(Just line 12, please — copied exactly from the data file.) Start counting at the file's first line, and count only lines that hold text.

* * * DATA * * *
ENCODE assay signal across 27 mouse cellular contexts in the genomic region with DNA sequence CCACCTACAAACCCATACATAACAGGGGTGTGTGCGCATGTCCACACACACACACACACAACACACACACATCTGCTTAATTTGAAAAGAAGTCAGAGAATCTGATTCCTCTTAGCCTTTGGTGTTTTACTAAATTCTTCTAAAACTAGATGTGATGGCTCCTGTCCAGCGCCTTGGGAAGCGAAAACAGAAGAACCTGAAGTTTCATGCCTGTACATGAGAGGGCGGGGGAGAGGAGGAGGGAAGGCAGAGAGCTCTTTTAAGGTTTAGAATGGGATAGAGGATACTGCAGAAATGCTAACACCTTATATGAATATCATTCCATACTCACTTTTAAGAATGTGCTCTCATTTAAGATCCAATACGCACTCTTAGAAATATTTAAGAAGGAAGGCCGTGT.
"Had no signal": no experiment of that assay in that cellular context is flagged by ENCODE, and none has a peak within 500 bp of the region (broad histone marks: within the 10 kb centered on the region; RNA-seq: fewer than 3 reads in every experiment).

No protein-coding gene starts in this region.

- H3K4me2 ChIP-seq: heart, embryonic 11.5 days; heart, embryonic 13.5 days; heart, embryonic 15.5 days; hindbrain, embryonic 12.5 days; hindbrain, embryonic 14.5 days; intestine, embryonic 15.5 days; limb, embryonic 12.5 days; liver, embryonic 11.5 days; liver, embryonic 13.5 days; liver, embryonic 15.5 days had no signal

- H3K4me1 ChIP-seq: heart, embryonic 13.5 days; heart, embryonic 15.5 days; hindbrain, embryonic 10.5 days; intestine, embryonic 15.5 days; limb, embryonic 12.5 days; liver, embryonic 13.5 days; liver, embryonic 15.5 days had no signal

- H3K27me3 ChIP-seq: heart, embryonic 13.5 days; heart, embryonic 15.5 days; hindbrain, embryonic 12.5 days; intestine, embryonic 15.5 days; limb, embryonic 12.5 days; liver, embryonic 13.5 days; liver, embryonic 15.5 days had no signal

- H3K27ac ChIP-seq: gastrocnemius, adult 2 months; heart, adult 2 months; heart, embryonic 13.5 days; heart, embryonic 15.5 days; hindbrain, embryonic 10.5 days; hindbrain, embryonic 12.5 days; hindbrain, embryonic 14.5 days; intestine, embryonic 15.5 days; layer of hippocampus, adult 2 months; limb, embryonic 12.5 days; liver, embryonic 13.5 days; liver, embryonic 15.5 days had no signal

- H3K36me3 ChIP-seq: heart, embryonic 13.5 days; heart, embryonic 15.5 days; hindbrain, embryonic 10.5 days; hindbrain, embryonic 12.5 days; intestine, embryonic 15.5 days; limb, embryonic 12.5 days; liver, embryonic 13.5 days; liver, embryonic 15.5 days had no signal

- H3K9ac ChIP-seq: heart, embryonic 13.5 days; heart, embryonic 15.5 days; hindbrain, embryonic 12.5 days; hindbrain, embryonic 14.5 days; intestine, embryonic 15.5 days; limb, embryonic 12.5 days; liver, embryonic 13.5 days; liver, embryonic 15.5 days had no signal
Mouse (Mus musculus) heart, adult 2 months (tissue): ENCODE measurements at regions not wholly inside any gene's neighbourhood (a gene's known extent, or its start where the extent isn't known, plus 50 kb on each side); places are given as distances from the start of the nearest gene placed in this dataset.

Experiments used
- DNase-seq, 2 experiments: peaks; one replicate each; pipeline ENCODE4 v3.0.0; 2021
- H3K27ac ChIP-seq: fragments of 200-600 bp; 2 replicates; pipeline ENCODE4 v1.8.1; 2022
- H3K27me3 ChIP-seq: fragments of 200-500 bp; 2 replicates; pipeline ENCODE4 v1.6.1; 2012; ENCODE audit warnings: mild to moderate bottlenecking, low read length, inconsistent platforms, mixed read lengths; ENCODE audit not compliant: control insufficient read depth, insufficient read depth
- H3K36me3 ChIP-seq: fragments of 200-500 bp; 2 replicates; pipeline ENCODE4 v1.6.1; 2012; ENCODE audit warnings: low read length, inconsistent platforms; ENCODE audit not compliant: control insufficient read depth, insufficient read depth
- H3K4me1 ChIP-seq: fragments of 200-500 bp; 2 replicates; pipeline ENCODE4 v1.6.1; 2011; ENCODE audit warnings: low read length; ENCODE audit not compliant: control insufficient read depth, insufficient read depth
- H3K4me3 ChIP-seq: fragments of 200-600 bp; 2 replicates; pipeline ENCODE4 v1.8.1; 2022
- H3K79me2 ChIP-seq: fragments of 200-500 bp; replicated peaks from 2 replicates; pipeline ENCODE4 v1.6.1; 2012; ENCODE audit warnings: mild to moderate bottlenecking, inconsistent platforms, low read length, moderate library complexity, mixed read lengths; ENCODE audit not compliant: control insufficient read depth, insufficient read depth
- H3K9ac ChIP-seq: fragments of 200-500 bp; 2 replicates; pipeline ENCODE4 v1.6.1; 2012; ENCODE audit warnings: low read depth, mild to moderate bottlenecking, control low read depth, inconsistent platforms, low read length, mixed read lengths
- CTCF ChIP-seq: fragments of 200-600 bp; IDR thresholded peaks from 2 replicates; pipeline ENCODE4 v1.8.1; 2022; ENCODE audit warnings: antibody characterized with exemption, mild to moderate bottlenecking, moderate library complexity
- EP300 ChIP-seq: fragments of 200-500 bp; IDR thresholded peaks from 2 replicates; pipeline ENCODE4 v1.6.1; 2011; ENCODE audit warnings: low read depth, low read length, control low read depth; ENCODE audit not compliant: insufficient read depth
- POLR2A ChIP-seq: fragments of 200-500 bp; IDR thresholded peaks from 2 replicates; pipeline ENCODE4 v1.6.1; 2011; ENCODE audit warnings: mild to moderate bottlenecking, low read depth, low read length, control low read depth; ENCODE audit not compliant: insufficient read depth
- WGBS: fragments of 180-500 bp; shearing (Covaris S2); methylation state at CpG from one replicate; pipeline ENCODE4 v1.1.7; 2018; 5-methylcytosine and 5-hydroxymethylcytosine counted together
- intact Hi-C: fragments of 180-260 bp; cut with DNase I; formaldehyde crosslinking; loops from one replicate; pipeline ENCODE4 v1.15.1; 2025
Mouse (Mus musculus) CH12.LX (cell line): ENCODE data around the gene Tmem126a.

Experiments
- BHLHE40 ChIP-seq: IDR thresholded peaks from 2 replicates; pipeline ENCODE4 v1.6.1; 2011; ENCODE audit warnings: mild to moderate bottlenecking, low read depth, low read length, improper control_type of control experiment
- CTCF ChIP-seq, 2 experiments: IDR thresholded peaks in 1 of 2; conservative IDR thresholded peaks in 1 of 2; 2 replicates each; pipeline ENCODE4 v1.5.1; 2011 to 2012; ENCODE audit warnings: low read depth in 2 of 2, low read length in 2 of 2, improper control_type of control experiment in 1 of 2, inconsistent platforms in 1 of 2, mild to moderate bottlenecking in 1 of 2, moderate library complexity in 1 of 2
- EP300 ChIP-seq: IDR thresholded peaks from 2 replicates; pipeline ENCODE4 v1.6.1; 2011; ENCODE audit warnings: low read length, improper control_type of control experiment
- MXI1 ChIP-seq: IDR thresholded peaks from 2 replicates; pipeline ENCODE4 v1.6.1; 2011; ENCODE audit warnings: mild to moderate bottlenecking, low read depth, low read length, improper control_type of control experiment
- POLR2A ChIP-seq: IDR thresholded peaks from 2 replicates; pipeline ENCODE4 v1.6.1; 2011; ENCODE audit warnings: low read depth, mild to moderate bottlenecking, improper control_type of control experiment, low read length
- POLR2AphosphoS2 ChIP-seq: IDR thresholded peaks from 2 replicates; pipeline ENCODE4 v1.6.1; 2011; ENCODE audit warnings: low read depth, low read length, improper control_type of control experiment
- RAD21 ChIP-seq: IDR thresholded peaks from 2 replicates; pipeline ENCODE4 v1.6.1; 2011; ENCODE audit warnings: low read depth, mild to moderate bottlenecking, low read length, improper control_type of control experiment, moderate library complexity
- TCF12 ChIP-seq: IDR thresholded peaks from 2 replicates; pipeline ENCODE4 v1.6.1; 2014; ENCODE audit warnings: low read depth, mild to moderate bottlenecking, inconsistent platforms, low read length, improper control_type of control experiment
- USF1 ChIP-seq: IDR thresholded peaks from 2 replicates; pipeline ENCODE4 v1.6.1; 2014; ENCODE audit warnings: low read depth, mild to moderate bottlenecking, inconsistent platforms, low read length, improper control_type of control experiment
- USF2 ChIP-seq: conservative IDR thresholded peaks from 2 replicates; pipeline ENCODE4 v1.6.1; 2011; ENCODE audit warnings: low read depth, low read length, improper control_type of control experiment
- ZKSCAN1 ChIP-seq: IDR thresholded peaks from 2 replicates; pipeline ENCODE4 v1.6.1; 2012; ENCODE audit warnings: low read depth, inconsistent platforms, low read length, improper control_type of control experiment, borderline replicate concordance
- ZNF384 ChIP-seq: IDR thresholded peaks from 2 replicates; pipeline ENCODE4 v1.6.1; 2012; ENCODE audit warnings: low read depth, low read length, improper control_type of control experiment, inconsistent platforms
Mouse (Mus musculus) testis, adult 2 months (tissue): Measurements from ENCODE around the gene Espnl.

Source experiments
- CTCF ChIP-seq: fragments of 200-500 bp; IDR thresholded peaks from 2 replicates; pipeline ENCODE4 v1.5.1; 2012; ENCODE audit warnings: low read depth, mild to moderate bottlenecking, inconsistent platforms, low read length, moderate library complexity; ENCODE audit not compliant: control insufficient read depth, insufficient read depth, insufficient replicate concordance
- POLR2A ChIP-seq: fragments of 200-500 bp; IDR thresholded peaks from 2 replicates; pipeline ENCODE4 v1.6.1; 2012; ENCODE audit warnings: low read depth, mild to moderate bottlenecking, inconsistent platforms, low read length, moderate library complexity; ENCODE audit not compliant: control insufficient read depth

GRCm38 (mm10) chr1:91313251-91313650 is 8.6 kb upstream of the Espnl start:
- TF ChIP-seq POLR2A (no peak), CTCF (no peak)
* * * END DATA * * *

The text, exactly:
- DNase-seq, 2 experiments: peaks; one replicate each; pipeline ENCODE4 v3.0.0; 2021